Facebook has a duty to monitor itself
AS BOB Dylan once said ' the times they are a changin' and parents, for one have all sorts of unprecedented issues to deal with. This week saw a new departure as a parent filed a law suit against Facebook for failing to do, frankly what he should have been doing himself-monitor his child's online activity.
From what I have heard and read it appears that this child was posting inappropriate photos of herself on her page and had been contacted by a number of suspect individuals afterwards prompting a world of concern on the part of her father.
The way I see it, sites like Facebook have an obligation to monitor what is posted on the site but more importantly parents have a responsibility to be aware of what their little darlings are up to.
How many precocious teens push the boundaries set out by their parents every single day only to be firmly reminded that it is not acceptable?
It's in a child's nature to rebel against their parent but it is up to the parents to take charge of the matter and not to shove responsibility away.
The parent in question claims that his daughter opened a new Facebook page every time he got an old one removed-who pays for the internet, the computer, the phone? Hardly a 12 or 13 year old! Parents cannot blame the likes of Facebook for allowing their child to post lewd pictures and content.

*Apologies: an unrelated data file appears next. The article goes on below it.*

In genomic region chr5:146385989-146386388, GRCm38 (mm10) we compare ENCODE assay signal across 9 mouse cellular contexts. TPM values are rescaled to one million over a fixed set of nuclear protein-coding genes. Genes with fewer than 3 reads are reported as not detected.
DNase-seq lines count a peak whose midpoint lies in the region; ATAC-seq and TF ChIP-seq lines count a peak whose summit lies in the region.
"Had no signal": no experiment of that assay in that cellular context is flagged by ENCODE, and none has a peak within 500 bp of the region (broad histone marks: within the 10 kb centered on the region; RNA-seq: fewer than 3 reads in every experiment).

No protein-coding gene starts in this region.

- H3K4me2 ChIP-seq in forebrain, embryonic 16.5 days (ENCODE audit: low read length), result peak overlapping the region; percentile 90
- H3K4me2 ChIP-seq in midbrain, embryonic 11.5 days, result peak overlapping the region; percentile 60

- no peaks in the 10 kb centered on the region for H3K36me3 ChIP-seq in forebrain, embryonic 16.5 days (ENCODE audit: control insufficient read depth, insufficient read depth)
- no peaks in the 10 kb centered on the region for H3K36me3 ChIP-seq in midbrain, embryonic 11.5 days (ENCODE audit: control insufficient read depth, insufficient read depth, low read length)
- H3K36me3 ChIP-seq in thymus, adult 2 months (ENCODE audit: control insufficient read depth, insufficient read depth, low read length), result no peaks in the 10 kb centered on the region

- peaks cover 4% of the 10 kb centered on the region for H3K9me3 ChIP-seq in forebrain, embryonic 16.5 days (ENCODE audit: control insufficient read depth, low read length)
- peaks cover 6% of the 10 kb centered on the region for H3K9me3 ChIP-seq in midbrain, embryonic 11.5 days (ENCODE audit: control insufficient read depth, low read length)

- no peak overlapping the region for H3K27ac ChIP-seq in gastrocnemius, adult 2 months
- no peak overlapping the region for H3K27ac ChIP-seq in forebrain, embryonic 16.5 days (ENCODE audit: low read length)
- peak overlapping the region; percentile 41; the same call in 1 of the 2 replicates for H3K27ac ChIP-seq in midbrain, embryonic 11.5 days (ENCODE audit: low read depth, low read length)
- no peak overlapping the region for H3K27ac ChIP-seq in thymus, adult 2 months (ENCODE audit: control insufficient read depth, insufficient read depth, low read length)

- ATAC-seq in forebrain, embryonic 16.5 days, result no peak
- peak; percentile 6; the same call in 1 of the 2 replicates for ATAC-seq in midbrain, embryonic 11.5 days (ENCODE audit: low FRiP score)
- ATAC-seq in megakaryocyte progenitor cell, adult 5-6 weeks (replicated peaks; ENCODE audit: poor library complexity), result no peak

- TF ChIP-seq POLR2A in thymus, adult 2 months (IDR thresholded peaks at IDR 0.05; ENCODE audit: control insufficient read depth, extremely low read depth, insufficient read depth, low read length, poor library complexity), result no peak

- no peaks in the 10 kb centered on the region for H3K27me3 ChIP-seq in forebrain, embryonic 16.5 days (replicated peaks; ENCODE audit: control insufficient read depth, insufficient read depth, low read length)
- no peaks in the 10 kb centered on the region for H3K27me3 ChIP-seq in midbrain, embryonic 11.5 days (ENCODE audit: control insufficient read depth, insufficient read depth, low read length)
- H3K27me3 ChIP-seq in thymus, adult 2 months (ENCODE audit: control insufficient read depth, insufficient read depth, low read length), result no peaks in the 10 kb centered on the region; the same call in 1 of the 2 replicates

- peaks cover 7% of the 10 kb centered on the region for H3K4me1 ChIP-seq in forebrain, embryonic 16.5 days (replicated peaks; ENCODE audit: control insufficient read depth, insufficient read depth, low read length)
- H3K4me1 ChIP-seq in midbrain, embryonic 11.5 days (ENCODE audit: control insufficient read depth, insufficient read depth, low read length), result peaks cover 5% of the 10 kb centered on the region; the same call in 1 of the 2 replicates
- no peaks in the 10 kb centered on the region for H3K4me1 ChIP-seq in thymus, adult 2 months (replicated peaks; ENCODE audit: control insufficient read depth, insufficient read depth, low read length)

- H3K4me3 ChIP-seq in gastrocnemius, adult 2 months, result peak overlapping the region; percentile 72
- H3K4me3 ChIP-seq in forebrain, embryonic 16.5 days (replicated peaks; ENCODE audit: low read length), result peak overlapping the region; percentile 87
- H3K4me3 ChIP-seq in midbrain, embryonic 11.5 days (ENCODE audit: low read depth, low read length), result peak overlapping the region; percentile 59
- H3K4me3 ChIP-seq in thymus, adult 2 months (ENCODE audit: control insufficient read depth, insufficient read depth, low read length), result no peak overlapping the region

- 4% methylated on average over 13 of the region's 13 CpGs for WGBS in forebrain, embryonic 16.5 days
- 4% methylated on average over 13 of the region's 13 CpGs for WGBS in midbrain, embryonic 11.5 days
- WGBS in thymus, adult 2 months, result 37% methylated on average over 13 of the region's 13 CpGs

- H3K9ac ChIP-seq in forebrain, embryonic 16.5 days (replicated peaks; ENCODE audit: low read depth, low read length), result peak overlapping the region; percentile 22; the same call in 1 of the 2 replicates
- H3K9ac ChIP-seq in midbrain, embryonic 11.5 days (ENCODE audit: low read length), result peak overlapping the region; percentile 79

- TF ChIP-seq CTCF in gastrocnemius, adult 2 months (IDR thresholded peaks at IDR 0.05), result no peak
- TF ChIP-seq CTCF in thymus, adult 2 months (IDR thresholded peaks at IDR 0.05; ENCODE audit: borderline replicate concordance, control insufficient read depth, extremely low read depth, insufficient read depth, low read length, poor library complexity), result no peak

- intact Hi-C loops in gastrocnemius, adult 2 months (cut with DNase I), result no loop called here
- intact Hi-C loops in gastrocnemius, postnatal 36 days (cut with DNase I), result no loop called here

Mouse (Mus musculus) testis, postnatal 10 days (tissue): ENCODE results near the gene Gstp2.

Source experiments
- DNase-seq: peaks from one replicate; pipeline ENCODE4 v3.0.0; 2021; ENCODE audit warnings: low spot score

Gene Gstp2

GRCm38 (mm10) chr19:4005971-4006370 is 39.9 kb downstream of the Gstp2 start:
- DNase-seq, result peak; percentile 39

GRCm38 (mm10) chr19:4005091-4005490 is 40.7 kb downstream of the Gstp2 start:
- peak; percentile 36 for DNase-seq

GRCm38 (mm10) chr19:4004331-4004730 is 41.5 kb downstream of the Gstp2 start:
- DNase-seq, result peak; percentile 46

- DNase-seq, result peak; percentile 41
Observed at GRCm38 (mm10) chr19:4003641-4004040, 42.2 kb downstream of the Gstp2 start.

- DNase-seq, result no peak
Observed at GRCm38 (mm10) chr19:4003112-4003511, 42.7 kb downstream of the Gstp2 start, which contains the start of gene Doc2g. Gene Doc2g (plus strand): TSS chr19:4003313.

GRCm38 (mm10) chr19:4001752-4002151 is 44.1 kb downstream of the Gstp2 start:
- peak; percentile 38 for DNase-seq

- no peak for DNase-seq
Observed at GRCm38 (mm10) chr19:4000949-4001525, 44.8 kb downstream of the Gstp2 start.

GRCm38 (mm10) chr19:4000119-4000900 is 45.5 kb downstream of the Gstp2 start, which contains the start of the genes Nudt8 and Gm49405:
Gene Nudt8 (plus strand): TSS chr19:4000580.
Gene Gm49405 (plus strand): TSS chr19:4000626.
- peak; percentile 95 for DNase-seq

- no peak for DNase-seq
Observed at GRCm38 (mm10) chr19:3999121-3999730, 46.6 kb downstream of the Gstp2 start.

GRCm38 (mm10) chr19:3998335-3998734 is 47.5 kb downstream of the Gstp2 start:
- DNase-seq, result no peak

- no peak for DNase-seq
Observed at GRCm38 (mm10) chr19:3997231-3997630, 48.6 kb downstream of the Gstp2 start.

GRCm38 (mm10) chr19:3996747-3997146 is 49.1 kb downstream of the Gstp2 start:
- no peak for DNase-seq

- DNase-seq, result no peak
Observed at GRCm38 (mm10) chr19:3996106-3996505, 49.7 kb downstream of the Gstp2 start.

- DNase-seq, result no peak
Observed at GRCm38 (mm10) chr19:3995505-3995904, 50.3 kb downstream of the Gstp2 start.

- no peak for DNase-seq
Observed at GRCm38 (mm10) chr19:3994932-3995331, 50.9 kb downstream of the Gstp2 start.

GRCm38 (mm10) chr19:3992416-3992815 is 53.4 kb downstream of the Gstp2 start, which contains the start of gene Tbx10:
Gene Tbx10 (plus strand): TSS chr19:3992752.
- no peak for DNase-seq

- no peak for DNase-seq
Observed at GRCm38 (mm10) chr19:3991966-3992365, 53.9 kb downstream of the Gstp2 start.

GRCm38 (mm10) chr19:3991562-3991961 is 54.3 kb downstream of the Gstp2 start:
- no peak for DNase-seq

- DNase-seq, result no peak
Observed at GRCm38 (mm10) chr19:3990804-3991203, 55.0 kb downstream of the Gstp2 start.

Where was the basic moral teachings during childhood that teach a child that this is not something they should do? I know many young teens who wouldn't dream of putting up such content and not just because their parents would not approve. They have enough of their own moral backbone and maturity to understand the gravity of their actions.
The argument that this young girl in question has learning difficulties begs the question even more as to why her family did not keep a closer eye on her. If she did not understand the seriousness of the situation why was she allowed to continue online unsupervised where any number of predators could have made contact with her? She should have been better protected.
If every parent blamed someone else for their own mistakes then what sort of example would that set for younger generations-that it's easier to cop out than stand up and take responsibility.
There is more than a little room for improvement in the way social networking sites are used to prevent abuse of services and threats to users, however where a child of 12 or 13 is concerned that parents should be more than capable of pulling the plug if they feel it is the right thing to do.
Parents are justified in their concern about these sites, however it is not enough to demand that they are better regulated. There must be a combined effort on the part of parents and service providers to ensure that a solution is agreed.
There were calls this week to have Facebook request passport numbers from those opening new accounts so their age could be monitored which is frankly ridiculous as IT savvy teens will be over this hurdle in an instant.
Bottom line-everyone including internet sites need to take a whole new approach, and fast or else this will be just the tip of the iceberg.